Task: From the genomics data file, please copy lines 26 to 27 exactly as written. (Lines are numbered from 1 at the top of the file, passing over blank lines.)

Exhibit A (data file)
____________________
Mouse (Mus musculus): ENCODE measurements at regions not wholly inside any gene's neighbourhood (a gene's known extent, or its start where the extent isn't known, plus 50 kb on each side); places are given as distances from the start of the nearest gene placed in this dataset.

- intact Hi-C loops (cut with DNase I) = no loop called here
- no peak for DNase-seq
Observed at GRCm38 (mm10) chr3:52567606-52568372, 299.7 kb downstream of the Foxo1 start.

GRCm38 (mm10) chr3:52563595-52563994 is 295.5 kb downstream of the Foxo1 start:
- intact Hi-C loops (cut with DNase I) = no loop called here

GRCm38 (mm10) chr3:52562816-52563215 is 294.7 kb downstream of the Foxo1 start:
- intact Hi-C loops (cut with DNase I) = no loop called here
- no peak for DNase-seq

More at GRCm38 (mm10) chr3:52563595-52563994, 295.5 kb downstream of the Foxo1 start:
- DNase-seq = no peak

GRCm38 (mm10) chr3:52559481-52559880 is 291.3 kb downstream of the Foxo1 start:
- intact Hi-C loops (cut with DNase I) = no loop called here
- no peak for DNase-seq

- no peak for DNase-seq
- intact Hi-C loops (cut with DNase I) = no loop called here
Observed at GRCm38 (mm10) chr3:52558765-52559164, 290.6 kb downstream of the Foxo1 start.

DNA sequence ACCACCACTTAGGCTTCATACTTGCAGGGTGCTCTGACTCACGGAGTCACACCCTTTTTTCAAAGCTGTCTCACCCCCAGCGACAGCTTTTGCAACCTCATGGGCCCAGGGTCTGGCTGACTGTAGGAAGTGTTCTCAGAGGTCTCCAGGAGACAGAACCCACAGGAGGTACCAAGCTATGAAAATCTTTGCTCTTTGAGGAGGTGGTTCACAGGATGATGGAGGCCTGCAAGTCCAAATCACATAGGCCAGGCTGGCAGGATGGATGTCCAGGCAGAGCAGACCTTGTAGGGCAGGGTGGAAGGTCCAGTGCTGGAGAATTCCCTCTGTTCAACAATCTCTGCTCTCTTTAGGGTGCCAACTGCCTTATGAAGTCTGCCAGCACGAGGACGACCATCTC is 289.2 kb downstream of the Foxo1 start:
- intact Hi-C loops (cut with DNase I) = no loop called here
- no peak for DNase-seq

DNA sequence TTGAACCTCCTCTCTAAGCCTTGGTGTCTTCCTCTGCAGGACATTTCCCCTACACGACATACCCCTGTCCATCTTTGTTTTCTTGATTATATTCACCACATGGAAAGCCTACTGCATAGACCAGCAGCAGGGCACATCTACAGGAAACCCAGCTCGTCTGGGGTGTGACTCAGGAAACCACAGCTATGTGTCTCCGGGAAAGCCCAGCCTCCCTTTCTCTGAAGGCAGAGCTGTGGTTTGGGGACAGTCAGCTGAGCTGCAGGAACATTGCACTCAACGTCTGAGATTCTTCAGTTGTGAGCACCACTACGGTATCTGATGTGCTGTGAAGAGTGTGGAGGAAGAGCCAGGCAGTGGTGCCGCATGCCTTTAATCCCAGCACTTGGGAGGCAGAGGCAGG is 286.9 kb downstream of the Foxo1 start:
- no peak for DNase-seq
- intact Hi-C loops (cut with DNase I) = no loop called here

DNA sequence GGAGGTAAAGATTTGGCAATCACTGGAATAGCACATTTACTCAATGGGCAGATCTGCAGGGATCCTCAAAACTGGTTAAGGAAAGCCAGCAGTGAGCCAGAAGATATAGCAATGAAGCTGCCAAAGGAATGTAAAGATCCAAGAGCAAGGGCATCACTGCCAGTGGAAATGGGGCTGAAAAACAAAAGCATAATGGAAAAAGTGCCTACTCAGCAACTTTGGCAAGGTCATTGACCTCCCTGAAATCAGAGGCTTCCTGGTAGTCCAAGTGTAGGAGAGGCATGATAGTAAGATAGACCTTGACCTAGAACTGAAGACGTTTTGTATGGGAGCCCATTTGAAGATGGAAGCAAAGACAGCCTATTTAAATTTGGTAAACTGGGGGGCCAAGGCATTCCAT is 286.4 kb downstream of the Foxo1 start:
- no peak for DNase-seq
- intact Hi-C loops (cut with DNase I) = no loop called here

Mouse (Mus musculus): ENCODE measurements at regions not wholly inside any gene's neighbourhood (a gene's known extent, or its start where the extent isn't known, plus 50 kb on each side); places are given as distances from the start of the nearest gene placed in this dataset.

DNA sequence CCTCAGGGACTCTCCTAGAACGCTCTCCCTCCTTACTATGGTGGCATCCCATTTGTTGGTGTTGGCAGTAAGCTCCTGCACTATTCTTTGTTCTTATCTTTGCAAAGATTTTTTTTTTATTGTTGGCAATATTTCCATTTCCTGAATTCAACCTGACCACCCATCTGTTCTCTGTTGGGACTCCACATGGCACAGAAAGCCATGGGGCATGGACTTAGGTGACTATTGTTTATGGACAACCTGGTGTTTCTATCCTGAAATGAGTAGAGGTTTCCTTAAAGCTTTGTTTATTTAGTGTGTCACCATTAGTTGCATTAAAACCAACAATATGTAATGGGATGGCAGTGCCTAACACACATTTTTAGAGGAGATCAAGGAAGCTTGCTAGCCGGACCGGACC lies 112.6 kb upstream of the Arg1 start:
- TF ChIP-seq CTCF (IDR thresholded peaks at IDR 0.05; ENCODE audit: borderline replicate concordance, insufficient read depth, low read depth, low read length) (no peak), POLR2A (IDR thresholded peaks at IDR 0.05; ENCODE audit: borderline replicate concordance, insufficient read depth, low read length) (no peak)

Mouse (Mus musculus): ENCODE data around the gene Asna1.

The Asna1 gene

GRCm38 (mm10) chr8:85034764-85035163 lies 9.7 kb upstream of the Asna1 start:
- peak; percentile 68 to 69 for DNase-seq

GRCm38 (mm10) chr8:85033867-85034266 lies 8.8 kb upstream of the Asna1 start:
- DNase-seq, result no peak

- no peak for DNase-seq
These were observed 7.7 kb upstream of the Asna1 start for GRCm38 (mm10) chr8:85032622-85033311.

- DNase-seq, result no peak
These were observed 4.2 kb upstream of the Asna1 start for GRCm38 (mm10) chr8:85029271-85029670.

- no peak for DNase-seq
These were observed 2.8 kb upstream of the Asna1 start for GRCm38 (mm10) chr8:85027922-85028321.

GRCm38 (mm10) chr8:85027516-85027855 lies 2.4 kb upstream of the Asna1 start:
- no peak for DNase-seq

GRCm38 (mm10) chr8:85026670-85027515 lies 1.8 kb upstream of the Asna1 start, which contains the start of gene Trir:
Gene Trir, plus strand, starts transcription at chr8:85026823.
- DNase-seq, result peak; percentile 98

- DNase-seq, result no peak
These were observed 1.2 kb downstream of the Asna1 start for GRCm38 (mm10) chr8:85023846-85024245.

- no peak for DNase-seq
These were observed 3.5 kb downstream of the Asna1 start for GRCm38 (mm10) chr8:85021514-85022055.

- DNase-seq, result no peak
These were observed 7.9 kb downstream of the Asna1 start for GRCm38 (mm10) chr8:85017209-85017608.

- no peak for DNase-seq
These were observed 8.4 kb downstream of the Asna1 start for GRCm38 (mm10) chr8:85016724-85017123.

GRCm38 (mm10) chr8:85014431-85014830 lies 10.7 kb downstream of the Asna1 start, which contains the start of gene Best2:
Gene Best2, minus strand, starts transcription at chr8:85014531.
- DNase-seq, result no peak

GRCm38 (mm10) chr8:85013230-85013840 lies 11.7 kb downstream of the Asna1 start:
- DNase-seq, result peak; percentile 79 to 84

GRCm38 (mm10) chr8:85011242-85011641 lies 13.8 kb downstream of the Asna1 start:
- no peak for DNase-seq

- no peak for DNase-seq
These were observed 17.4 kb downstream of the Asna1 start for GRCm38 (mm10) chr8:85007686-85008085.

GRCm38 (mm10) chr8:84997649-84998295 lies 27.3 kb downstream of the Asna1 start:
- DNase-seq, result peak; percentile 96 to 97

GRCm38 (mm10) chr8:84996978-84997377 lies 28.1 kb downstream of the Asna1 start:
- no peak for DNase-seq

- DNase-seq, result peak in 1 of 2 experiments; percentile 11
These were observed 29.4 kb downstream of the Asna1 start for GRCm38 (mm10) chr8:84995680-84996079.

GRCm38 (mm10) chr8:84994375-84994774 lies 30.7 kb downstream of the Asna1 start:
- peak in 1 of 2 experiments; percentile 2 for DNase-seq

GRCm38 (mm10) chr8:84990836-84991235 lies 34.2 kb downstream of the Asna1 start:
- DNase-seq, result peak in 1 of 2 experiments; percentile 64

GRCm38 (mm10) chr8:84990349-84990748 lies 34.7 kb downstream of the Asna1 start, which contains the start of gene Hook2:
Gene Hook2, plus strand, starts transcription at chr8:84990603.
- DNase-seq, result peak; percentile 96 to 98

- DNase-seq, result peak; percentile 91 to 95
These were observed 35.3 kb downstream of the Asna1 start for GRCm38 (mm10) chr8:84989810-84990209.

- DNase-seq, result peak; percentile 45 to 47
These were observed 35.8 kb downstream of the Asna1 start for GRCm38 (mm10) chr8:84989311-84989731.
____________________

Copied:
- intact Hi-C loops (cut with DNase I) = no loop called here

Mouse (Mus musculus): ENCODE measurements at regions not wholly inside any gene's neighbourhood (a gene's known extent, or its start where the extent isn't known, plus 50 kb on each side); places are given as distances from the start of the nearest gene placed in this dataset.